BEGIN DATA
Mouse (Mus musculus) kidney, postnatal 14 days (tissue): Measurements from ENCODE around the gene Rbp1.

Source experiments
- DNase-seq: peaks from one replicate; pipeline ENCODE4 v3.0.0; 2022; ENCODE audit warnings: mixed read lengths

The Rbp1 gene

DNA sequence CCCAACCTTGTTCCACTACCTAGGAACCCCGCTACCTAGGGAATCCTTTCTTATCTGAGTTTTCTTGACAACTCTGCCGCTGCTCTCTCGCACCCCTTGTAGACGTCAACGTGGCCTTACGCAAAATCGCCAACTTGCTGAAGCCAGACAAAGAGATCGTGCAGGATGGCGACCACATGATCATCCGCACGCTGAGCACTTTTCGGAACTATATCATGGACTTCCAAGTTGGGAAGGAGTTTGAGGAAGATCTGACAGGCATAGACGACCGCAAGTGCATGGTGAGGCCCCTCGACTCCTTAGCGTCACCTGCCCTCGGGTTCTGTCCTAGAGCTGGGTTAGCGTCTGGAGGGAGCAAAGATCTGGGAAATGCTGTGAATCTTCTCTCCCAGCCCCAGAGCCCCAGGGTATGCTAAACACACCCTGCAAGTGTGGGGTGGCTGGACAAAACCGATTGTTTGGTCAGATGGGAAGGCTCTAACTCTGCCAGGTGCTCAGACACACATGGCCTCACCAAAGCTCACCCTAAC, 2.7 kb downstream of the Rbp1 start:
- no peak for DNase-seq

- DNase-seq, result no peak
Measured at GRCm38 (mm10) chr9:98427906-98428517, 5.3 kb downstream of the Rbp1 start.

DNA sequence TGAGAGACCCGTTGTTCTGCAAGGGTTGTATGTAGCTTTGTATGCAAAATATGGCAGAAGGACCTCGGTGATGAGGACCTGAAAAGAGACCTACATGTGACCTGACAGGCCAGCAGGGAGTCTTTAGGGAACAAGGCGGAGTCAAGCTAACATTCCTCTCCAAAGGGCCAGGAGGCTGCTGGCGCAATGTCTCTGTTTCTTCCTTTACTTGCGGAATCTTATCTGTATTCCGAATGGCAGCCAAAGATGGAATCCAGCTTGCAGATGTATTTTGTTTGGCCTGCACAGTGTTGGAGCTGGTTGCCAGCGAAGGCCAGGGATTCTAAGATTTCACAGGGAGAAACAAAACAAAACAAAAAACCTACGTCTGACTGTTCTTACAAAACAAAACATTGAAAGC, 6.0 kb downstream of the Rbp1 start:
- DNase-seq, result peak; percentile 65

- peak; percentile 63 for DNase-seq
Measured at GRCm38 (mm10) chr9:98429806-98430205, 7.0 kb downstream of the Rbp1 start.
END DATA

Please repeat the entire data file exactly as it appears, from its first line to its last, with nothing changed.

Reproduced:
Mouse (Mus musculus) kidney, postnatal 14 days (tissue): Measurements from ENCODE around the gene Rbp1.

Source experiments
- DNase-seq: peaks from one replicate; pipeline ENCODE4 v3.0.0; 2022; ENCODE audit warnings: mixed read lengths

The Rbp1 gene

DNA sequence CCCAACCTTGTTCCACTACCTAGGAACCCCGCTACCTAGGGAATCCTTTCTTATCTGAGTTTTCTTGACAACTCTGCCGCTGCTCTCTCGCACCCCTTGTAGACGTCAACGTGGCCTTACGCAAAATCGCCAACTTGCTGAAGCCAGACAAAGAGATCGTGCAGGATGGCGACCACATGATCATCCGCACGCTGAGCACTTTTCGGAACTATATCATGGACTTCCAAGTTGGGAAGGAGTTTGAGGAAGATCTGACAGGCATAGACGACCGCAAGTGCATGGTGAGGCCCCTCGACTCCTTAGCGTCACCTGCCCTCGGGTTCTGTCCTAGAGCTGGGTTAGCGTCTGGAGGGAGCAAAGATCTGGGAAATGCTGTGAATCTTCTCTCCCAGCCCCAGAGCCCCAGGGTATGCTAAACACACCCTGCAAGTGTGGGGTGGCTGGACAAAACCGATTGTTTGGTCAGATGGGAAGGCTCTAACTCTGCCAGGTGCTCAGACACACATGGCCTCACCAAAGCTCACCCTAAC, 2.7 kb downstream of the Rbp1 start:
- no peak for DNase-seq

- DNase-seq, result no peak
Measured at GRCm38 (mm10) chr9:98427906-98428517, 5.3 kb downstream of the Rbp1 start.

DNA sequence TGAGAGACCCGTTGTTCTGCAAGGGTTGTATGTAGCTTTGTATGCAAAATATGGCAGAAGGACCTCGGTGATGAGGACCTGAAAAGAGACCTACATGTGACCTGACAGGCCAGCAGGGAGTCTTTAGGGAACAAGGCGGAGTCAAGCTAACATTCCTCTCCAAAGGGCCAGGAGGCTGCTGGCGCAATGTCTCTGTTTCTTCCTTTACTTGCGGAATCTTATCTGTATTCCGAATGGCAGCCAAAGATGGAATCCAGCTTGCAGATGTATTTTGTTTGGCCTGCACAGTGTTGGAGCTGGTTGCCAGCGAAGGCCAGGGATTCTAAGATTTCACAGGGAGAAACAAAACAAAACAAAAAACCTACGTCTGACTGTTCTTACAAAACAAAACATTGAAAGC, 6.0 kb downstream of the Rbp1 start:
- DNase-seq, result peak; percentile 65

- peak; percentile 63 for DNase-seq
Measured at GRCm38 (mm10) chr9:98429806-98430205, 7.0 kb downstream of the Rbp1 start.